This seminal hard drive was part of a larger machine known as the IBM 305 RAMAC, short for “Random Access Method of Accounting and Control,” and in the classic promotional video below, you can see the thing in action during its glory days. Better yet, if you ever happen to be in Mountain View, California, you can see one in the flesh. In 2002, two engineers named Dave Bennet and Joe Feng helped restore an old RAMAC at the Computer History Museum in Mountain View, where it’s now on display. And yes, the thing still works.
- Vaccine Education Summit
- Bitcoin Summit
- Ernie's Favorites
- THE R3VOLUTION CONTINUES
- "It's Not My Debt"
- Fascist Nation's Favorites
- Surviving the Greatest Depression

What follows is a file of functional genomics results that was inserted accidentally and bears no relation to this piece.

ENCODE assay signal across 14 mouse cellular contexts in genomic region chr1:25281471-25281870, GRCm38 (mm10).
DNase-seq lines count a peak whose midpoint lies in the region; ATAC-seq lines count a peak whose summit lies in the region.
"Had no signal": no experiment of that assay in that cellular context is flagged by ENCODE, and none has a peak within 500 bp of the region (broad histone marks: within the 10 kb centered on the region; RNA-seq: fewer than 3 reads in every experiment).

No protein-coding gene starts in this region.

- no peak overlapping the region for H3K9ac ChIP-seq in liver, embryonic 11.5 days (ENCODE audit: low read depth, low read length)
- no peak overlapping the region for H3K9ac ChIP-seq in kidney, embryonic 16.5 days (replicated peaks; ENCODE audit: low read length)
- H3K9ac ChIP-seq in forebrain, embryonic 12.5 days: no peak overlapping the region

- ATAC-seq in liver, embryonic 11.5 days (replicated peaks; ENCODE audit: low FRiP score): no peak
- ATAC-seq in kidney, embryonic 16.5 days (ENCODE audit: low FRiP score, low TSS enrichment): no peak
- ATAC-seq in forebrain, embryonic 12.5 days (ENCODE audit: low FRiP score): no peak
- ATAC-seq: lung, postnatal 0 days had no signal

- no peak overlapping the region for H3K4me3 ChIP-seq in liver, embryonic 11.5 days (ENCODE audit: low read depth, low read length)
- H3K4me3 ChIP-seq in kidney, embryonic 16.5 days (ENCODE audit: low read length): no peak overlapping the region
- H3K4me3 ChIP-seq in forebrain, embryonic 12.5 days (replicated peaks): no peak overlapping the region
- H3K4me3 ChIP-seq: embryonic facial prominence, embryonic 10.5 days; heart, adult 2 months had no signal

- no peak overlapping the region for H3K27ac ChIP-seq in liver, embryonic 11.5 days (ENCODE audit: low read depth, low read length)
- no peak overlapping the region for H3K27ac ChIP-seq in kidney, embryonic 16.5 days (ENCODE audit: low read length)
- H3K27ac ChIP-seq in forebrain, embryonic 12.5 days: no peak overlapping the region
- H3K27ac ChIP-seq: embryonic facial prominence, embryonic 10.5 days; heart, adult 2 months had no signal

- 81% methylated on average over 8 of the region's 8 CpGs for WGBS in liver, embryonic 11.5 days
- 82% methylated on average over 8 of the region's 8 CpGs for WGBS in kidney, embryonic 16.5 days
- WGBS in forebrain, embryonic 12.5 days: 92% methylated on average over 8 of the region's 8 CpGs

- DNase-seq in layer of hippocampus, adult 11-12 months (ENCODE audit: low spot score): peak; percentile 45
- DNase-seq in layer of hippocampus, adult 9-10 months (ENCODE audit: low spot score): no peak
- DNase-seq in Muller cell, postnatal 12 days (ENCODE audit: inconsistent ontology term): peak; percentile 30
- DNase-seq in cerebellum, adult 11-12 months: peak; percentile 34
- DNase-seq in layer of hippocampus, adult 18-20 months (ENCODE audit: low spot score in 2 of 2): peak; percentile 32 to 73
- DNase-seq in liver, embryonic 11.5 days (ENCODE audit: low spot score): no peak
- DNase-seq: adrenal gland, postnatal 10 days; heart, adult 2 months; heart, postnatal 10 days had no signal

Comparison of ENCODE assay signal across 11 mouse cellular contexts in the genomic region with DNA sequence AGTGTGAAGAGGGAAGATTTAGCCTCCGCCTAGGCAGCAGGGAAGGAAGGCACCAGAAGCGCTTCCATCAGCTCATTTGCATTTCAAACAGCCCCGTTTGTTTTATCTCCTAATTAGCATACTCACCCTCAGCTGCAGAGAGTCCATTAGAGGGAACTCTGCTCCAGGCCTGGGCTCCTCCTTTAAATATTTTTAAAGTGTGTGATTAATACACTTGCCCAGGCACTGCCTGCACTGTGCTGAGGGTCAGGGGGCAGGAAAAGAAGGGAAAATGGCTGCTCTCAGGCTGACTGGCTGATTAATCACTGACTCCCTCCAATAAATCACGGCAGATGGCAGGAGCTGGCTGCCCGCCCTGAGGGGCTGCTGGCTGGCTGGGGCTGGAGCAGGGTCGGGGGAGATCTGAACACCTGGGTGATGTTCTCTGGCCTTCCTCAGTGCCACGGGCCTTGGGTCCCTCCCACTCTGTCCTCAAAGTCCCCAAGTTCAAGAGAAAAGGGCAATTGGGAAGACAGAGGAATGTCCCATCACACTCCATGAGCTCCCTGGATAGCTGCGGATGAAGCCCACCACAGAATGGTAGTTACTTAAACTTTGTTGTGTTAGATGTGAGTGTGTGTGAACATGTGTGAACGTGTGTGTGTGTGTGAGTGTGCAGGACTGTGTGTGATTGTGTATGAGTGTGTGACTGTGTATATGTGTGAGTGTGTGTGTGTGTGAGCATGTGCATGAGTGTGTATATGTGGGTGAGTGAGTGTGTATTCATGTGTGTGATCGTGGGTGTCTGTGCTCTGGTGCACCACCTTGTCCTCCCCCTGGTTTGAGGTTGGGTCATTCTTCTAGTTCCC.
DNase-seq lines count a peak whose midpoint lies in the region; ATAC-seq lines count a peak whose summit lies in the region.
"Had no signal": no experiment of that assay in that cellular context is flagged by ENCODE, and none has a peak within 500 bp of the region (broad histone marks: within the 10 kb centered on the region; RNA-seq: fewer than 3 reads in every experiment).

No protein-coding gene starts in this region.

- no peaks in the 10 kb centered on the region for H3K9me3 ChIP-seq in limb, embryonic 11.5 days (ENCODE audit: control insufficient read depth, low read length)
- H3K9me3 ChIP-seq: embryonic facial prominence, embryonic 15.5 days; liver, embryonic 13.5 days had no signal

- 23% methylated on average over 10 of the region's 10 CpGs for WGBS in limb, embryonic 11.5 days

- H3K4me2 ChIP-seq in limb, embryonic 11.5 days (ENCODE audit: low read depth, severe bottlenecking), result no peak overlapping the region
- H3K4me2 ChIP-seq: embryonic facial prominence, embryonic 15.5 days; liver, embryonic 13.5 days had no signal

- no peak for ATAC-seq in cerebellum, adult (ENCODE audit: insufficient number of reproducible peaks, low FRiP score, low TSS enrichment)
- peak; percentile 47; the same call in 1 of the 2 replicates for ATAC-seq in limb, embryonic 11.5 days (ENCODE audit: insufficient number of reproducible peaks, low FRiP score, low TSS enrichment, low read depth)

- The Only Solution - Direct Action Revolution
- Western Libertarian
- S.A.F.E. - Second Amendment is For Everyone
- Freedom Summit
- Declare Your Independence
- FreedomsPhoenix Speakers Bureau
- Wallet Voting
- Harhea Phoenix
- Black Market Friday
It was bigger than a refrigerator. It weighed more than a ton. And it looked kinda like one of those massive cylindrical air conditioning units that used to sit outside your grade school cafeteria.
As we’re told in IBM’s 1956 film — which chronicles the five years of research and development that culminated in the RAMAC — Big Blue built the system “to keep business accounts up to date and make them available, not monthly or even daily, but immediately.” It was meant to rescue companies from a veritable blizzard of paper records, so adorably demonstrated in the film by a toy penguin trapped in a faux snow storm.
Additional Related items you might find interesting:Related items:
News Link • Turkey
News Link • Transportation: Air Travel
News Link • Constitution
News Link • Trump Administration
News Link • Blockchain
News Link • Internet
News Link • Robots and Artificial Intelligence
News Link • Space Travel and Exploration
News Link • Florida
News Link • Business/ Commerce
News Link • Gun Rights
News Link • Iran